Portable Dynamic Positioning Systems
(PDPS) White Paper
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> Portable Dynamic Positioning Systems (PDPS) White Paper
Since their introduction in the early 1960's, dynamic positioning
systems continue to become more commonplace in the offshore industries.
The first dynamic positioning systems were used exclusively for
deep sea drilling applications. As these systems became more
reliable and more affordable, they found their way into many
other applications, including pipe laying, cable laying, offshore
construction, supply boats, crane vessels, diving boats, salvage
vessels, ROV support, offshore tanker loading, workover rigs
and seismic vessels, to name a few. This paper discusses Thrustmaster’s
portable dynamic positioning system, allowing vessels of opportunity
or any floating structure to be easily retrofitted or temporarily
equipped with dynamic positioning capability.
A dynamic positioning system is a computer controlled propulsion
system allowing a vessel to maintain its position in open waters
against wind, waves and current. The system consists of computer
controlled thrusters whereby the computer calculates and
controls the amount and direction of thrust necessary to counteract
wind, wave and current forces in order to prevent or correct
deviation from the desired position and heading of the vessel.
Position reference sensors, combined with wind sensors, current
sensors and gyro compasses, provide information to the computer
pertaining to the vessel's position and the magnitude and direction
of environmental forces affecting its position. The computer
program contains a mathematical model of the vessel that includes
information pertaining to the wind and current drag of the vessel
and the location of the thrusters. This knowledge, combined with
the sensor information, allows the computer to calculate the
required steering angle and thruster output for each thruster.
A combination of fixed main propellers with tunnel thrusters
is often used in applications where heading is unimportant to
the mission of the vessel. This allows the DP system to point
the bow towards the brunt of the environmental forces using the
main propulsion to counteract those forces while the sideways
holding force is controlled by the transverse tunnel thrusters.
Quite often, a fixed heading without fish-tailing is required.
The heading may be dictated by mission requirements, rather than
weather conditions. For those applications, a system utilizing
multiple azimuthing thrusters is much more appropriate. It allows
the computer to not only control the magnitude of the thrust
vectors, but also their angular direction. By doing so, the computer
can utilize each thruster most effectively, permitting the designer
to accurately define thruster capacity for a vessel operating
in a defined sea state.
The most common
and most efficient thrusters used for dynamic positioning applications
are azimuthing propeller thrusters using large diameter propellers
in Kort nozzles. These thrusters typically develop 25 to 30 pounds
of net bollard thrust per delivered horsepower. A comparison
to jet thrusters, which produce only 11 to 14 pounds of thrust
per horsepower, explains why jet thrusters are less practical
for use in DP applications. Jet thrusters require more than twice
the installed horsepower and use more than twice the fuel of
equivalent propeller thrusters.
Accurate control of thruster output is essential in DP applications.
When using a fixed pitch propeller, thrust is controlled by controlling
the propeller speed. The computer must be able to control propeller
speed from zero RPM to full speed. Direct diesel engine drive
through a fixed reduction is not suitable as the usable engine
speed range does not cover slow operating RPM's resulting in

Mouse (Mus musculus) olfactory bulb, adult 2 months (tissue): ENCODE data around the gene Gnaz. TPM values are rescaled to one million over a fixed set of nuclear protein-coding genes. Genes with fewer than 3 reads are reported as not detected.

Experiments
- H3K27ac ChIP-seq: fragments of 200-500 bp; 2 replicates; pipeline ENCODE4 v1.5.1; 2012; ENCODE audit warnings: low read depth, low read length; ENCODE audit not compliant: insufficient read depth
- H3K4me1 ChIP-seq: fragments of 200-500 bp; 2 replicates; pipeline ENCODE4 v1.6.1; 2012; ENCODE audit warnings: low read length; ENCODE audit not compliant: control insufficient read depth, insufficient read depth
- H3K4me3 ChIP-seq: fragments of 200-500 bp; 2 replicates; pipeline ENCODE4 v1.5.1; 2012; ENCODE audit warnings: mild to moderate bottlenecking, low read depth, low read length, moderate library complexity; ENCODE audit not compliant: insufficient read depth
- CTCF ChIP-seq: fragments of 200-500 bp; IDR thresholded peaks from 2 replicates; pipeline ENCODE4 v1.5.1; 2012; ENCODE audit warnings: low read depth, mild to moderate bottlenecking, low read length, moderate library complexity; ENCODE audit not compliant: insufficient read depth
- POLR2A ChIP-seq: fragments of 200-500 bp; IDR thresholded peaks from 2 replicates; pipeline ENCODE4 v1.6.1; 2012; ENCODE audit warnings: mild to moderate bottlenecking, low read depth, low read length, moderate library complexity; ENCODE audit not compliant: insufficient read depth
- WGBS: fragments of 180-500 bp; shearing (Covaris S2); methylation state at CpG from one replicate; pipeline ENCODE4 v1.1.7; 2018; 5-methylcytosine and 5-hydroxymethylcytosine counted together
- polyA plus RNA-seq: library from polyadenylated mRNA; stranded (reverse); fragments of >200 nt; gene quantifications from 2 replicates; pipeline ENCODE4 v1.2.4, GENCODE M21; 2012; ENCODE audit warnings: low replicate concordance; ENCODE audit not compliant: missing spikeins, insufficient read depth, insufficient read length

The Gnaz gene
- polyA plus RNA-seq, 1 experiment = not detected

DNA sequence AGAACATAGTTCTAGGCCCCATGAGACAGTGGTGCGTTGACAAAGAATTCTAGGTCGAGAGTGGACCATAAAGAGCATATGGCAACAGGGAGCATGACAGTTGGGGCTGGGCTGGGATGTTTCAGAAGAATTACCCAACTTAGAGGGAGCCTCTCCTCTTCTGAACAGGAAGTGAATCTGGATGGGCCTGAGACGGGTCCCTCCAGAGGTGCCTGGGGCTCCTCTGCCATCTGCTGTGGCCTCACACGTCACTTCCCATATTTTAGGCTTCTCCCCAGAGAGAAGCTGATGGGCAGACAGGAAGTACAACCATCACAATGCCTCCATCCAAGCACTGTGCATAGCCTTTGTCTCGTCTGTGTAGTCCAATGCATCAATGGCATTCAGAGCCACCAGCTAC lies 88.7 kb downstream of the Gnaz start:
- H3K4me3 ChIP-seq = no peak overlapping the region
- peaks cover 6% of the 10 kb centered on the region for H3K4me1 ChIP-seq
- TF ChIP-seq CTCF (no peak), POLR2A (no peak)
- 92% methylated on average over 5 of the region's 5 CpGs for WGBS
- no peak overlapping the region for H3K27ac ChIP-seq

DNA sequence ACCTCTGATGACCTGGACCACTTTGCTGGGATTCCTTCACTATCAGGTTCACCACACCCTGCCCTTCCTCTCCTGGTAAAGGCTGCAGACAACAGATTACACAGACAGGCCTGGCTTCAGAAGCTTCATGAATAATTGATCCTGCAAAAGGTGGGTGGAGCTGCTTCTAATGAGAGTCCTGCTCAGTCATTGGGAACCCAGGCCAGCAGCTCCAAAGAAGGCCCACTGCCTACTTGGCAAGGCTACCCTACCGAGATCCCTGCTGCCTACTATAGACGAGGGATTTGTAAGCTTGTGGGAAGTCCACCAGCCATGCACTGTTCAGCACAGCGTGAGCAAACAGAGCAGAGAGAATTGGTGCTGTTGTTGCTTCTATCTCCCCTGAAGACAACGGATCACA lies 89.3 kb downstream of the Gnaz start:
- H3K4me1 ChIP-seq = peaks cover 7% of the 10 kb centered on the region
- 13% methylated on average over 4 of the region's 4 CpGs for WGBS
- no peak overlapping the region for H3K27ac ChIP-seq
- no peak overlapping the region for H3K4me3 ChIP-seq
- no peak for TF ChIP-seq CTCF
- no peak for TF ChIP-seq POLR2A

unstable control of the vessel. Many of the existing DP systems
use DC electric motor driven propeller thrusters. The drive system
includes diesel generators, SCR controllers and variable speed
DC electric motors driving the propeller shaft through right
angle gear transmissions. Overall transmission efficiency from
diesel engine to propeller is typically in the range of 75 to
80 percent at full load and about 70 to 75 percent at half load.
Variable frequency AC drive systems have similar characteristics.
Azimuthing thrusters using controllable pitch propellers are
used on some high horsepower applications. Thrust output is controlled
by pitch adjustment, so the thrusters do not require a variable
speed drive system. While controllable pitch propellers provide
acceptable reliability in large ship propulsion systems, incorporating
the complex propeller pitch control system in azimuthing
thrusters presents a serious challenge, as pitch controls and
feedbacks have to go through complex slipring mechanisms to facilitate
the 360° steering of the propeller. The system contains
many hundreds of moving parts that have limited life and reliability
when used in a demanding DP system requiring continuous pitch
adjustments. While drive efficiency is high ( 90 to 95 percent),
the large propeller hub and poor pitch distribution of the blades
result in lower propeller efficiencies than those obtained with
fixed pitch propellers.
Most thrusters used on DP systems are mounted through-the-hull
in a well mounting configuration. Propeller and nozzle extend
below the baseline of the vessel to ensure clean water to the
propellers at any steering angle. Many installations use retractable
thrusters allowing the vessel into shallow water ports without
danger of running the thrusters aground.
Vessels of Opportunity
Some of the older offshore oil fields have become quite congested.
The Gulf of Mexico along the Louisiana coastline is a good example.
There are numerous platforms and sub-sea structures. A network
of pipelines and cables cover the bottom like a spider web. There
is always new construction, removal of old structures, repair
or modification of existing structures or pipelines involving
diving and ROV work. Mooring systems using anchors and winches
become less practical as the area becomes more congested. Anchors
tear up pipelines and cables. Moreover, the activity moves to
deeper water where anchor mooring systems are no longer cost
effective or practical. Dynamic positioning is the answer. However,
DP vessels are still few and far between and have high day rates.
Additionally, the available vessels with DP capability may not
be suitable or optimum for the mission at hand. Vessels or barges
that are just right for these missions could be retrofitted with
a dynamic positioning system. But these upgrade conversions are
very expensive and time consuming. Thruster installations require
extensive hull modifications in dry dock. Adding generator sets
and electric motor speed controls requires additional machinery
space which may not be available.
A Portable Dynamic Positioning System
Thrustmaster of Texas has developed a portable dynamic positioning
system consisting of modular, deck mounted, azimuthing thrusters